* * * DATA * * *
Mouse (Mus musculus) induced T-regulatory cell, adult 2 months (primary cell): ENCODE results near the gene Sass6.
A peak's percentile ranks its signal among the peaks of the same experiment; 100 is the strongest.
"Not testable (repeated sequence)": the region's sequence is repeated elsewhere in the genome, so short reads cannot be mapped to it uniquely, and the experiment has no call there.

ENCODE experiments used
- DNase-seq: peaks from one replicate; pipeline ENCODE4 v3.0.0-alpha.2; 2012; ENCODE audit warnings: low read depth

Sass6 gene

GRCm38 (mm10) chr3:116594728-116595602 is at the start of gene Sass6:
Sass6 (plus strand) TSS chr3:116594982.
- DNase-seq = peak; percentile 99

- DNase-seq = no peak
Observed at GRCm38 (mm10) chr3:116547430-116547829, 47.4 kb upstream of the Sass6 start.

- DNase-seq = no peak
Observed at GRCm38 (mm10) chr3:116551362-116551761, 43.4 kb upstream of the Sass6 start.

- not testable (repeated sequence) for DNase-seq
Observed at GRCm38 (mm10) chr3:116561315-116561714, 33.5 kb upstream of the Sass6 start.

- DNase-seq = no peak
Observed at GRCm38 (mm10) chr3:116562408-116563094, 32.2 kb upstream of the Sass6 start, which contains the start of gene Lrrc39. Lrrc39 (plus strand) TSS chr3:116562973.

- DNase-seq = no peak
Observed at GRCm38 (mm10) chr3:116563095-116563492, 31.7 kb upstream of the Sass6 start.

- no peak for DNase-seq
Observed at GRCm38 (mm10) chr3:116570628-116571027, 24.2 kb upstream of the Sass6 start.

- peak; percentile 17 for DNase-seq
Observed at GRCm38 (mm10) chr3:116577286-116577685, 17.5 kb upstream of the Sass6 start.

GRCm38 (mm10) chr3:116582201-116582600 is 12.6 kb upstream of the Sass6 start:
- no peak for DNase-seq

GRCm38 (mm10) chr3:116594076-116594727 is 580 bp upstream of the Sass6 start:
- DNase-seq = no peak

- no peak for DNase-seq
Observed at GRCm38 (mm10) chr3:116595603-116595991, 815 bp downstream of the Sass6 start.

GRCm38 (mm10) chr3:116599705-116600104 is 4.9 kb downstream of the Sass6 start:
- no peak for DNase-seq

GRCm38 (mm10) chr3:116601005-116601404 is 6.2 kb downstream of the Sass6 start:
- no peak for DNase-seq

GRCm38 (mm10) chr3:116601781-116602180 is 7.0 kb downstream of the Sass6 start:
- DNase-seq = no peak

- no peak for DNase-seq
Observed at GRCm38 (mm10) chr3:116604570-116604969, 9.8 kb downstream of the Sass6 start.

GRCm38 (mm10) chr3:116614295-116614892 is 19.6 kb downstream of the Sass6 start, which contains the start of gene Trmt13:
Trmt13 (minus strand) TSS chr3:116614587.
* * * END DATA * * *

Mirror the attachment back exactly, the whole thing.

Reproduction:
Mouse (Mus musculus) induced T-regulatory cell, adult 2 months (primary cell): ENCODE results near the gene Sass6.
A peak's percentile ranks its signal among the peaks of the same experiment; 100 is the strongest.
"Not testable (repeated sequence)": the region's sequence is repeated elsewhere in the genome, so short reads cannot be mapped to it uniquely, and the experiment has no call there.

ENCODE experiments used
- DNase-seq: peaks from one replicate; pipeline ENCODE4 v3.0.0-alpha.2; 2012; ENCODE audit warnings: low read depth

Sass6 gene

GRCm38 (mm10) chr3:116594728-116595602 is at the start of gene Sass6:
Sass6 (plus strand) TSS chr3:116594982.
- DNase-seq = peak; percentile 99

- DNase-seq = no peak
Observed at GRCm38 (mm10) chr3:116547430-116547829, 47.4 kb upstream of the Sass6 start.

- DNase-seq = no peak
Observed at GRCm38 (mm10) chr3:116551362-116551761, 43.4 kb upstream of the Sass6 start.

- not testable (repeated sequence) for DNase-seq
Observed at GRCm38 (mm10) chr3:116561315-116561714, 33.5 kb upstream of the Sass6 start.

- DNase-seq = no peak
Observed at GRCm38 (mm10) chr3:116562408-116563094, 32.2 kb upstream of the Sass6 start, which contains the start of gene Lrrc39. Lrrc39 (plus strand) TSS chr3:116562973.

- DNase-seq = no peak
Observed at GRCm38 (mm10) chr3:116563095-116563492, 31.7 kb upstream of the Sass6 start.

- no peak for DNase-seq
Observed at GRCm38 (mm10) chr3:116570628-116571027, 24.2 kb upstream of the Sass6 start.

- peak; percentile 17 for DNase-seq
Observed at GRCm38 (mm10) chr3:116577286-116577685, 17.5 kb upstream of the Sass6 start.

GRCm38 (mm10) chr3:116582201-116582600 is 12.6 kb upstream of the Sass6 start:
- no peak for DNase-seq

GRCm38 (mm10) chr3:116594076-116594727 is 580 bp upstream of the Sass6 start:
- DNase-seq = no peak

- no peak for DNase-seq
Observed at GRCm38 (mm10) chr3:116595603-116595991, 815 bp downstream of the Sass6 start.

GRCm38 (mm10) chr3:116599705-116600104 is 4.9 kb downstream of the Sass6 start:
- no peak for DNase-seq

GRCm38 (mm10) chr3:116601005-116601404 is 6.2 kb downstream of the Sass6 start:
- no peak for DNase-seq

GRCm38 (mm10) chr3:116601781-116602180 is 7.0 kb downstream of the Sass6 start:
- DNase-seq = no peak

- no peak for DNase-seq
Observed at GRCm38 (mm10) chr3:116604570-116604969, 9.8 kb downstream of the Sass6 start.

GRCm38 (mm10) chr3:116614295-116614892 is 19.6 kb downstream of the Sass6 start, which contains the start of gene Trmt13:
Trmt13 (minus strand) TSS chr3:116614587.